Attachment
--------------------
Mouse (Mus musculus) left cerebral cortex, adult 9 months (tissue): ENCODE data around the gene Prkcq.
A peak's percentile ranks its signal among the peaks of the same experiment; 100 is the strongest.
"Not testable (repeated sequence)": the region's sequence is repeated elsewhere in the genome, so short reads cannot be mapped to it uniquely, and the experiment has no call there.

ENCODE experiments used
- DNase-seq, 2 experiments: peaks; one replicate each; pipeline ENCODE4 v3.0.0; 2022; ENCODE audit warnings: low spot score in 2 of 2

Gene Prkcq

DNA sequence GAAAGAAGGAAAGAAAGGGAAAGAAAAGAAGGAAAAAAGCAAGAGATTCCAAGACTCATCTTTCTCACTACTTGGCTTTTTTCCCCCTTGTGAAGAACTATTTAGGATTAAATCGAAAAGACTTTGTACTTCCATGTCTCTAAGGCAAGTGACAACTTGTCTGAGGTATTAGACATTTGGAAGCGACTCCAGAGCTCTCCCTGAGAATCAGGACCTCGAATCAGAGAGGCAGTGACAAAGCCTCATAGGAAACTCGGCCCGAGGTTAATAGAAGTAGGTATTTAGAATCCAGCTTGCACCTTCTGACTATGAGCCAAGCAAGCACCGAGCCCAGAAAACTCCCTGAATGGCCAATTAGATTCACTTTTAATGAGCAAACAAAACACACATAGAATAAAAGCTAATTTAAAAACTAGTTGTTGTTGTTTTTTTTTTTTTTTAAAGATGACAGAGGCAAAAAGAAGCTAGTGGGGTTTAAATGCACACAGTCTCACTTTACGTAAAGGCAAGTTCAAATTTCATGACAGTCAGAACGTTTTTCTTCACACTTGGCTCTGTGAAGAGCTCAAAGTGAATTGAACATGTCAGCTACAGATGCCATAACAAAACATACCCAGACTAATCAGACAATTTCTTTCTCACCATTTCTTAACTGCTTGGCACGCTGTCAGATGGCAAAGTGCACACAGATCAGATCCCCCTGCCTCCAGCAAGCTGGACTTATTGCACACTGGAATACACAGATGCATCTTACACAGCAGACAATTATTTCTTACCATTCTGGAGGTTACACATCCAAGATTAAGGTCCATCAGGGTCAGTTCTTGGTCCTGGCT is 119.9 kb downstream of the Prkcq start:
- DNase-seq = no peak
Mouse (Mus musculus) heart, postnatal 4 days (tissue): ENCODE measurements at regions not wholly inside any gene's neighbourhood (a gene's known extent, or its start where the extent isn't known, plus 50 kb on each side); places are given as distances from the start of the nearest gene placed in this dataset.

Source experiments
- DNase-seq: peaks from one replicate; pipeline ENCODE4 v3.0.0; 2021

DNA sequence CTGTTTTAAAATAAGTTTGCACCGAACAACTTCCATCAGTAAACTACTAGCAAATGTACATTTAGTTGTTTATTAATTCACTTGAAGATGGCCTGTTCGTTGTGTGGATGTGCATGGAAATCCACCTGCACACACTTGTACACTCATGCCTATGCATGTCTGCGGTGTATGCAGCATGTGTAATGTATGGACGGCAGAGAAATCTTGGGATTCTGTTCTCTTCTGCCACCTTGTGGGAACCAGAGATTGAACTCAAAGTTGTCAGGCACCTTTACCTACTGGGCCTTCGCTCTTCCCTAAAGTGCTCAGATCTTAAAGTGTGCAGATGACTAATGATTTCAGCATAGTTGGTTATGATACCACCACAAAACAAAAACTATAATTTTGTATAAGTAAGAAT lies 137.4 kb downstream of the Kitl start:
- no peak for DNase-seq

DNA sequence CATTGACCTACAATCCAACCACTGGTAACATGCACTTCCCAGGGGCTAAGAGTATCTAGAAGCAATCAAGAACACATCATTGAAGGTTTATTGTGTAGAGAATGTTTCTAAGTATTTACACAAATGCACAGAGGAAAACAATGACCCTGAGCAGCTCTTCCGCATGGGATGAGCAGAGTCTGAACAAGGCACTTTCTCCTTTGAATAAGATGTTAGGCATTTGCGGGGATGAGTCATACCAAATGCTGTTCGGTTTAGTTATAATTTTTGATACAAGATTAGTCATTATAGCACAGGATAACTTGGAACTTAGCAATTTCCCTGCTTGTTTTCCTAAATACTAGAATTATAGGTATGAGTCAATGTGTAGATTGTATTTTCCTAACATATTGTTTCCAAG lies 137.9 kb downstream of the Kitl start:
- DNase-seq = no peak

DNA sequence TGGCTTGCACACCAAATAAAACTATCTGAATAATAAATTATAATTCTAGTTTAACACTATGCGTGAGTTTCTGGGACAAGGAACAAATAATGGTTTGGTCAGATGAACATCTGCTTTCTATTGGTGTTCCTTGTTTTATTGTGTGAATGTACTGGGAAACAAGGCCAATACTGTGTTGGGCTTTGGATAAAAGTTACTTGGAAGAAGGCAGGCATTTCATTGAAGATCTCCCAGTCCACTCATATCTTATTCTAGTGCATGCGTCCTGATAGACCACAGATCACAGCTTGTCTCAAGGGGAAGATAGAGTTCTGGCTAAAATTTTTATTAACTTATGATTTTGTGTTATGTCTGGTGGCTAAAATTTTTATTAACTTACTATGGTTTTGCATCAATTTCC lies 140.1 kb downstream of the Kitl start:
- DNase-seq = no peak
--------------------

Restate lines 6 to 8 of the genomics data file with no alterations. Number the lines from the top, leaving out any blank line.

Gene Prkcq

DNA sequence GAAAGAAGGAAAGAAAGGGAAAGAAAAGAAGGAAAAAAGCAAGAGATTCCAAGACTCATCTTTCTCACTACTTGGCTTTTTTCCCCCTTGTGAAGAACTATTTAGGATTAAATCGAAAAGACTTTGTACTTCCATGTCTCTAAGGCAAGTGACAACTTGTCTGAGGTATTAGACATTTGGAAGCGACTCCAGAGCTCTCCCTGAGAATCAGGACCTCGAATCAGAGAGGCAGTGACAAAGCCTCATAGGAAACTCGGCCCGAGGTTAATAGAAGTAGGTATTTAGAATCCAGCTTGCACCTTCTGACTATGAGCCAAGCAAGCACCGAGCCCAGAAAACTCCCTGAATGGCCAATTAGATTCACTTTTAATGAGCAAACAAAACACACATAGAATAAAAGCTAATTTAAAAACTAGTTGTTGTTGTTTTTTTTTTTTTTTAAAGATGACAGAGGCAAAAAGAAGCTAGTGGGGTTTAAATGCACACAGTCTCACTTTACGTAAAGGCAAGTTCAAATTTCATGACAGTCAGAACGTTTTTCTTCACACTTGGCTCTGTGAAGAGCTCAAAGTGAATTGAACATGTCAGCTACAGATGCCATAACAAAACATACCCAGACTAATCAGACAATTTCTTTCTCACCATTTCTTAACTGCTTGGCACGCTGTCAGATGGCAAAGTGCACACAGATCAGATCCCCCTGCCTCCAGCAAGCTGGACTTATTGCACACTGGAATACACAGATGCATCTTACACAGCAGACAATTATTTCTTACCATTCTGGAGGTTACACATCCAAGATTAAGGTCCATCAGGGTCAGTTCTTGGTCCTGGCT is 119.9 kb downstream of the Prkcq start:
- DNase-seq = no peak